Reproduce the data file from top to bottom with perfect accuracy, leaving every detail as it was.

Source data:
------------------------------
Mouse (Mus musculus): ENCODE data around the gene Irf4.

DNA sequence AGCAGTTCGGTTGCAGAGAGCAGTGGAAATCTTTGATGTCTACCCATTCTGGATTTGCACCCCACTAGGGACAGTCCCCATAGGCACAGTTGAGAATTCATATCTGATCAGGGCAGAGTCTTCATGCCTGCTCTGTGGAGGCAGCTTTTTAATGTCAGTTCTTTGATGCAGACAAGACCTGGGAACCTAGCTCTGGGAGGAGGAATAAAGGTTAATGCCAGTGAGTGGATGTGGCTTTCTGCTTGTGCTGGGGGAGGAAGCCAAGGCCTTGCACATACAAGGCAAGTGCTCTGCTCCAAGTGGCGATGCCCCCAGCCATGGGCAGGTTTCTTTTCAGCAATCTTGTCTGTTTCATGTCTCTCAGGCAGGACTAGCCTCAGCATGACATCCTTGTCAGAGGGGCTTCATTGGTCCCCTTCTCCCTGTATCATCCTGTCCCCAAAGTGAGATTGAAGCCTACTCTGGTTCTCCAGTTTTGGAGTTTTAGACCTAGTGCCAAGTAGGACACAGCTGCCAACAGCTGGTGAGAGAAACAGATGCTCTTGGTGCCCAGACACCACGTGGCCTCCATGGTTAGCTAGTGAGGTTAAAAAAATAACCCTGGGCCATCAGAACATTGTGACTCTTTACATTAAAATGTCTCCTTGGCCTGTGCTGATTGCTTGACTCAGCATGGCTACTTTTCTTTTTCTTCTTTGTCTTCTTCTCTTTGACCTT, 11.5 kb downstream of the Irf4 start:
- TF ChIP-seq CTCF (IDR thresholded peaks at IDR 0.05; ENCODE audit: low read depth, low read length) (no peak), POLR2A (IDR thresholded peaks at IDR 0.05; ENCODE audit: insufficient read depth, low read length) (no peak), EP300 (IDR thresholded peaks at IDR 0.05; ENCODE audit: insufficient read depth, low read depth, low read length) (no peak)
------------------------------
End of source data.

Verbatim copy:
Mouse (Mus musculus): ENCODE data around the gene Irf4.

DNA sequence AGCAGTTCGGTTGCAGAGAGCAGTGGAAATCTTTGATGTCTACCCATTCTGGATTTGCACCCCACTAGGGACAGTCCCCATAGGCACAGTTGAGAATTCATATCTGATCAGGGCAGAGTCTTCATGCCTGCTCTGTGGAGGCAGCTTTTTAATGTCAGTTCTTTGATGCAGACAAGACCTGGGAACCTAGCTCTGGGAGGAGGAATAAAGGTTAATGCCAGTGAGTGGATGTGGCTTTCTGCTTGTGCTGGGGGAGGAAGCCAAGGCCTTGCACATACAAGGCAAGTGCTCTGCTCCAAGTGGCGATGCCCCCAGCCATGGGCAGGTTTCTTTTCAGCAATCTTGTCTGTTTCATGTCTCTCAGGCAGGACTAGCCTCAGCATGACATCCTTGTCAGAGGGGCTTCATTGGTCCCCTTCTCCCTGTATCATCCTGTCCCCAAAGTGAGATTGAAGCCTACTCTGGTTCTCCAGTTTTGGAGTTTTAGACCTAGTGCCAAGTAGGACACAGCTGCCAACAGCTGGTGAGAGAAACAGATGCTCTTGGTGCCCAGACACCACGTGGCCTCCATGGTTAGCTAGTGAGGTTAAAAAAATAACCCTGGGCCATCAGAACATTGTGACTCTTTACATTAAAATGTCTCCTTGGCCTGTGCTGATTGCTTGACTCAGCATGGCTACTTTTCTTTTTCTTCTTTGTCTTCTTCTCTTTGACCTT, 11.5 kb downstream of the Irf4 start:
- TF ChIP-seq CTCF (IDR thresholded peaks at IDR 0.05; ENCODE audit: low read depth, low read length) (no peak), POLR2A (IDR thresholded peaks at IDR 0.05; ENCODE audit: insufficient read depth, low read length) (no peak), EP300 (IDR thresholded peaks at IDR 0.05; ENCODE audit: insufficient read depth, low read depth, low read length) (no peak)